Living Jarboe logo

Living Jarboe picture

Chain D.L.K.: Jarboe, your website has an online diary–can you tell a little about it, and what inspired you to create it?
The Living Jarboe: Jarboe: My online diary is called “ARTERY.” The artery carries the blood from the heart to the cells, tissues, and organs of the body. My website is called THE LIVING JARBOE so the ARTERY is the lifeline of the website. I am the heart of the website and the “Artery” sends from me…

Chain D.L.K.: There is a section on your site that has interviews you’ve conducted with people that have inspired you. It seems like you give a great importance to words and communication in general. What kind of reader-listener is Jarboe?
The Living Jarboe: Jarboe: My work is that of the voice. Indeed, my responsibility. One cannot channel without deep listening. I am a conduit.

Chain D.L.K.: Nic, do you see consider yourself a conduit as well?
The Living Jarboe: Nic: Ever since I was a child my entire life has been absorbed within mysticism I have had the great fortune of meeting many master mystics, gurus, and teachers in this life. I have been told on several occasions that I am a man who, “walks between the worlds.” I don’t understand that entirely and I am still in the process of learning what that means.

Chain D.L.K.: In some interviews in the past you shamelessly spoke of “group therapy,” and “experiences,” people usually tend to hide that kind of information. Do you perceive yourself as a person who has “guts?”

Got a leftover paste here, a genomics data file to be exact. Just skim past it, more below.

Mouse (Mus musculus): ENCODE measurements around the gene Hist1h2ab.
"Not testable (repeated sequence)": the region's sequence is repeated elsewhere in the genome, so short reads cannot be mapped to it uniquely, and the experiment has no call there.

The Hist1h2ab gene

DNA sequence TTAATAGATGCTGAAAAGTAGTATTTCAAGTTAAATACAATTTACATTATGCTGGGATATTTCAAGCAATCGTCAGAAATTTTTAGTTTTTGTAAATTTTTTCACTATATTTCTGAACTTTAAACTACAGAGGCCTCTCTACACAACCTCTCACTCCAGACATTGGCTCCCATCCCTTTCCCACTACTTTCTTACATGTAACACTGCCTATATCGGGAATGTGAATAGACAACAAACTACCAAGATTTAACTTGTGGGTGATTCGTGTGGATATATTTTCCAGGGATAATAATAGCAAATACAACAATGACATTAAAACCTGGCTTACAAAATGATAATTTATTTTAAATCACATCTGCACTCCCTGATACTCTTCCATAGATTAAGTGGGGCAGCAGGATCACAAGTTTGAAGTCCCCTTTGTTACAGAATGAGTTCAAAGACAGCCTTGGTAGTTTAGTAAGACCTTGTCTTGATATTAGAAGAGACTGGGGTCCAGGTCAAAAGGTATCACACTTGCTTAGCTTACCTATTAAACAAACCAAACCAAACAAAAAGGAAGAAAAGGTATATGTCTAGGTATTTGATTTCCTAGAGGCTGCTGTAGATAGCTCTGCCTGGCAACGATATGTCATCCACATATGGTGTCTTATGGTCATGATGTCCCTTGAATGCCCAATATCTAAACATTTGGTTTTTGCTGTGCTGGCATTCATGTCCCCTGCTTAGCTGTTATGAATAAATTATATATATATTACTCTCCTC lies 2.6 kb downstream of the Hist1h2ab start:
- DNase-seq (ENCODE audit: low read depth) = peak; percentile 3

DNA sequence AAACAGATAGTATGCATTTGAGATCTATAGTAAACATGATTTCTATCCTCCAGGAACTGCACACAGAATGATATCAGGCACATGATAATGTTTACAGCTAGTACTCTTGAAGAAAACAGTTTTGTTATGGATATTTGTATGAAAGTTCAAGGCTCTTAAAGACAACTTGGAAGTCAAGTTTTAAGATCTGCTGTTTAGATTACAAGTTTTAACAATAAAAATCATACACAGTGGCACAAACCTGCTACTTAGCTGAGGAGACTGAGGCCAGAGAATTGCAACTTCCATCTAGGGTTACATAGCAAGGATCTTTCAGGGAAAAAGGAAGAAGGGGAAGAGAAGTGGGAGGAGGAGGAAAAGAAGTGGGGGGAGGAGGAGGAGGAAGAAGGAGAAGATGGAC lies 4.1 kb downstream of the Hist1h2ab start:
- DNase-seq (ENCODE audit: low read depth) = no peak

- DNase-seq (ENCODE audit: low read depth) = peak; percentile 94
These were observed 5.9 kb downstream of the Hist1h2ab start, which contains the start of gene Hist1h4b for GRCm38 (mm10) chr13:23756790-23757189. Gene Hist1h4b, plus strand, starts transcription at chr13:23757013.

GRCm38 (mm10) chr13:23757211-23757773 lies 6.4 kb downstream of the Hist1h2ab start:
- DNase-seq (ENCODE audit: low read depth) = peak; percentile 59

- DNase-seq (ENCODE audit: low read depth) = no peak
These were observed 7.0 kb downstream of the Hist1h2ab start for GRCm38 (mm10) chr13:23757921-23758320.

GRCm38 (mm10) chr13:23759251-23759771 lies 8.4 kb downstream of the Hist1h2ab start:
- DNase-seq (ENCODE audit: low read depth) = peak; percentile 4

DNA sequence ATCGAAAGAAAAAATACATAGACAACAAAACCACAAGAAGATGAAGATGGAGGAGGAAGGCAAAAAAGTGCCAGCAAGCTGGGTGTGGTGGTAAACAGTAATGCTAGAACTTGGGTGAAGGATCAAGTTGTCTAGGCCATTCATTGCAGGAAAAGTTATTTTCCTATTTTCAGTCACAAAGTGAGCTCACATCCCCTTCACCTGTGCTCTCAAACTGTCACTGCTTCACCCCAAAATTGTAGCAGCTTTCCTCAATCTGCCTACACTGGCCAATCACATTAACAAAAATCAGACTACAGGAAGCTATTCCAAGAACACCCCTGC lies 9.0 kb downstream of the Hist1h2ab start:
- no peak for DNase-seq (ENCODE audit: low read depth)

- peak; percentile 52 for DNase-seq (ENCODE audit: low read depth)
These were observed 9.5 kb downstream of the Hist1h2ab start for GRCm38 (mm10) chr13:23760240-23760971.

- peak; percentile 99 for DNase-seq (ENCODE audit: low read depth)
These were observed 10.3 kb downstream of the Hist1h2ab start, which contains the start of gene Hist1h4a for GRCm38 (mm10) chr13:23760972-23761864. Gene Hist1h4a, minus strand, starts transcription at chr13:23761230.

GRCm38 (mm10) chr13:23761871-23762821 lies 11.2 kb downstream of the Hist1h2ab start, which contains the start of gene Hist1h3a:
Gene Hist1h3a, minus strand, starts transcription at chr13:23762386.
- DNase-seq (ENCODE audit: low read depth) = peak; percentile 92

The Living Jarboe: Jarboe: I am courageous, most definitely.

Chain D.L.K.: On one occasion, when you were asked to give advice to a young woman who wanted to get a start in the music industry you replied: “…say to yourself so that it is your personal mantra: -you are not your emotions-.” Has this always been your approach?
The Living Jarboe: Jarboe: Definitely. It is a present process, not a finished process.

Chain D.L.K.: Nic, how did you end up writing music with Jarboe?
The Living Jarboe: Nic: I first met Jarboe after she performed a show in Seattle in August of 2003. The show was at a club called The Green Room and it was incredible! Her singing went straight into all of our hearts. It was an emotional and powerful performance which had tears welling up in my eyes several times. After the show I hung around and spoke with Larsen, the band touring and performing with her that year. They are from Torino. I grew up in Firenze, where my family is from, so it was a lot of fun hanging around and talking together. I really like them a lot.